11 a.m. Members of the media pile into a bus that takes us about 12 miles along the Interstate to a spot that's 68 miles into the course--almost 10 times as far as the best-performing bot in the first challenge. We have just missed H1ghlander, Stanley, and Sandstorm, but the DARPA security guys--big, serious military types in DARPA Grand Challenge windbreakers and hats--tell us that H1ghlander and Stanley cruised straight through as though a person were behind the wheel. Sandstorm, hampered by, um, a sandstorm, was a little shakier. The wind has really picked up, and mini sand tornadoes are everywhere. We wait for the next vehicles to pass with our shirts pulled over our mouths, and I can feel sand working its way into my hair follicles. The next bot to arrive is Team Ensco's desert racer, Dexter. This dune buggy-style vehicle is really cruising--a couple of bots have dropped out at this point, and Dexter has made a huge surge. In fact, he's looking like the early favorite, since this is a time trial. Around 11:30, Axion's Spirit comes by at a snail's pace, but she's still kicking. As we ride back in the bus, we actually see H1ghlander and Stanley streaking across the desert, followed by the military helicopters that are tracking their every move. Spectators line parts of the freeway, and it's utterly surreal to see these driverless vehicles cruising along with trucks behind them. We joke about all the 911 calls that are probably coming in this afternoon.

On our bus is a representative from TerraMax, who says its monster bot is about 30 miles out. She looks tense as she reports that TerraMax is moving fine, just very slowly.

12:30 p.m. "Hold onto your hats, folks," says the announcer. "Stanley has just passed H1ghlander."

There are notes in the media tent about the vehicles that have dropped out, and it's starting to look like a mini graveyard. The MITRE team made it only one mile, while MonstorMoto managed just seven. Team DAD, whose Toyota Tundra featured a truly innovative spinning laser sensor, saw that sensor fail at 26 miles, and one grim notation says, "Virginia Tech, Rocky--36 miles. No longer moving. *Cliff.*" Sadly, the underdog Axion team's Spirit became mired in sand shortly after we saw her pass the halfway point, and the scrappy Dexter suffered a severely punctured tire at 81 miles.

1:30 p.m. The lead vehicles are approaching Beer Bottle Pass, and Stanley is still the lead. We see him start on the switchbacks in a live feed broadcast in the media tent, and a huge cheer goes up. At this point, Stanley is only five miles from the finish line, and he's moving smoothly through the hairpin turns, with a cliff wall on one side and a sheer drop on the other. The Stanford team files into the grandstand and does the Stanford wave, but Sebastian Thrun tells them the next one can happen only when Stanley crosses the finish line. Suddenly, helicopters appear in the distance and the entire Stanford team pours down to the fence in front of the finish line.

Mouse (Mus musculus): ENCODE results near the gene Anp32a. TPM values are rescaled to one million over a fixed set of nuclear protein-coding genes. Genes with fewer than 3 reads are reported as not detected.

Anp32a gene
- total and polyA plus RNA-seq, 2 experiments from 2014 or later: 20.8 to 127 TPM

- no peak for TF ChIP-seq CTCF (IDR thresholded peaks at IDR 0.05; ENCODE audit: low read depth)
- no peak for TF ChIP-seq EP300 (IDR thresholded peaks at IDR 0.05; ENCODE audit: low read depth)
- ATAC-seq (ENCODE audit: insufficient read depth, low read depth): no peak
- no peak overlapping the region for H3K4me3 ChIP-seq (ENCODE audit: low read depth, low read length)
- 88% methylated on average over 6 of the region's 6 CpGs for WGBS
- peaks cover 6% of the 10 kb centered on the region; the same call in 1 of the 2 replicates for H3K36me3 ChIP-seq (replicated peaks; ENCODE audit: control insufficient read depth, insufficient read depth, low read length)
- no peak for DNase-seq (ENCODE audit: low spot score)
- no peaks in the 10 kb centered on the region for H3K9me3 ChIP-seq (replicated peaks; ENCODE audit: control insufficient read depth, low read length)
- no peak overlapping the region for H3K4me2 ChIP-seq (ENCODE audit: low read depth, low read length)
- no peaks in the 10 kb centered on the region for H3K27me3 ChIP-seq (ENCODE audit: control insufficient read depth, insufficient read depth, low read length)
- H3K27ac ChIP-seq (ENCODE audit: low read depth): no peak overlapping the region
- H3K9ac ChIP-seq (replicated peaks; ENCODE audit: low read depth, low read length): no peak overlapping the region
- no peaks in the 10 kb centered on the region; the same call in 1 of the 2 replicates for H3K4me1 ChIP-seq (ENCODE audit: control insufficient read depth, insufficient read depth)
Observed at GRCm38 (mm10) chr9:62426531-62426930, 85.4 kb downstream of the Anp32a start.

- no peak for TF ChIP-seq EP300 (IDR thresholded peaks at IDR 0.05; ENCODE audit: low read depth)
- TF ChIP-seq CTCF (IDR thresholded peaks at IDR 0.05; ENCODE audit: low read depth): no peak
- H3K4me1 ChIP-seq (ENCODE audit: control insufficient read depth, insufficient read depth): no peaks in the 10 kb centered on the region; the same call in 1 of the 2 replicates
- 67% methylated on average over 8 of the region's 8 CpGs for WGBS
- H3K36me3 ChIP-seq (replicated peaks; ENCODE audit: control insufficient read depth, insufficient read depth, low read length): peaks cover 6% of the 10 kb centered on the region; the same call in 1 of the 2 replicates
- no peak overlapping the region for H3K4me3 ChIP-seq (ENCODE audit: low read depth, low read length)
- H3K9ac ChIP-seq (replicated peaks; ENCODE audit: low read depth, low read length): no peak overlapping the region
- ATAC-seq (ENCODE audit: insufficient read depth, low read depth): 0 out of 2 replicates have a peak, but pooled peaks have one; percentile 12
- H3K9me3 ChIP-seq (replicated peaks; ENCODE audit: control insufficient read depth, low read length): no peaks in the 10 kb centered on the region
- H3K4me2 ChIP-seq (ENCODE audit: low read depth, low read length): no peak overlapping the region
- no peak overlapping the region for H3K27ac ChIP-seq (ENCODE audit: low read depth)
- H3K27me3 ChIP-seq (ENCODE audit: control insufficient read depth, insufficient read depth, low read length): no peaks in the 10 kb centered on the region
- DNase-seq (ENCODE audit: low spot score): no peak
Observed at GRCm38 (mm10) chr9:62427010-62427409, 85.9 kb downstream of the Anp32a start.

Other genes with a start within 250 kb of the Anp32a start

1:45 p.m. Off in the distance at the foot of the hills, Stanley and the chase vehicle come into view, closely flanked by two helicopters. The Stanford team and many spectators erupt into cheering. Stanley makes its way toward the finish, where DARPA Director Tony Tether is waiting. He flags down the vehicles and hits the E-stop, to officially declare Stanley the first vehicle to cross the finish line. As the bot makes its way through the Finish gates, the Stanford team hoists Sebastian Thrun and software lead Michael Montemerlo into the air, after dousing them with giant cans of Red Bull. Asked for comment, Sebastian shouts, "We had a good day."

Stanford's Stanley bot crosses the finish line
Stanley crosses the finish line--but does he win?

The three lead vehicles finish within about 30 minutes of each other. It's clear to most everyone that Stanley finished faster than the Carnegie Mellon bots--certainly H1ghlander, which was passed. But DARPA refuses to give out exact finishing times, saying it wants to focus on the technological achievements we've just seen in the race, er, challenge. Besides, at this point, three vehicles--CajunBot, Desert Rat, and TerraMax--are still out on the course. By late afternoon, the utterly overlooked Gray Team's bot, TerraMax, and, I think, CajunBot were still out on the course. DARPA would not declare a winner, saying it was still possible for the others to complete the course with a winning time, and that they would continue operations overnight. GrayBot, a modified Ford Escape Hybrid, did indeed complete the course Saturday, in a competitive 7 hours and 30 minutes. TerraMax had to be paused overnight, and true to its size and slowness, took 12 hours, 51 minutes of total time to reach the finish line. Don't feel bad, though. I think Oshkosh already has its contract in hand.

Finally, on Sunday, Stanley is declared the winner and awarded the $2 million prize. And a new era of car and truck development begins. Are we ready?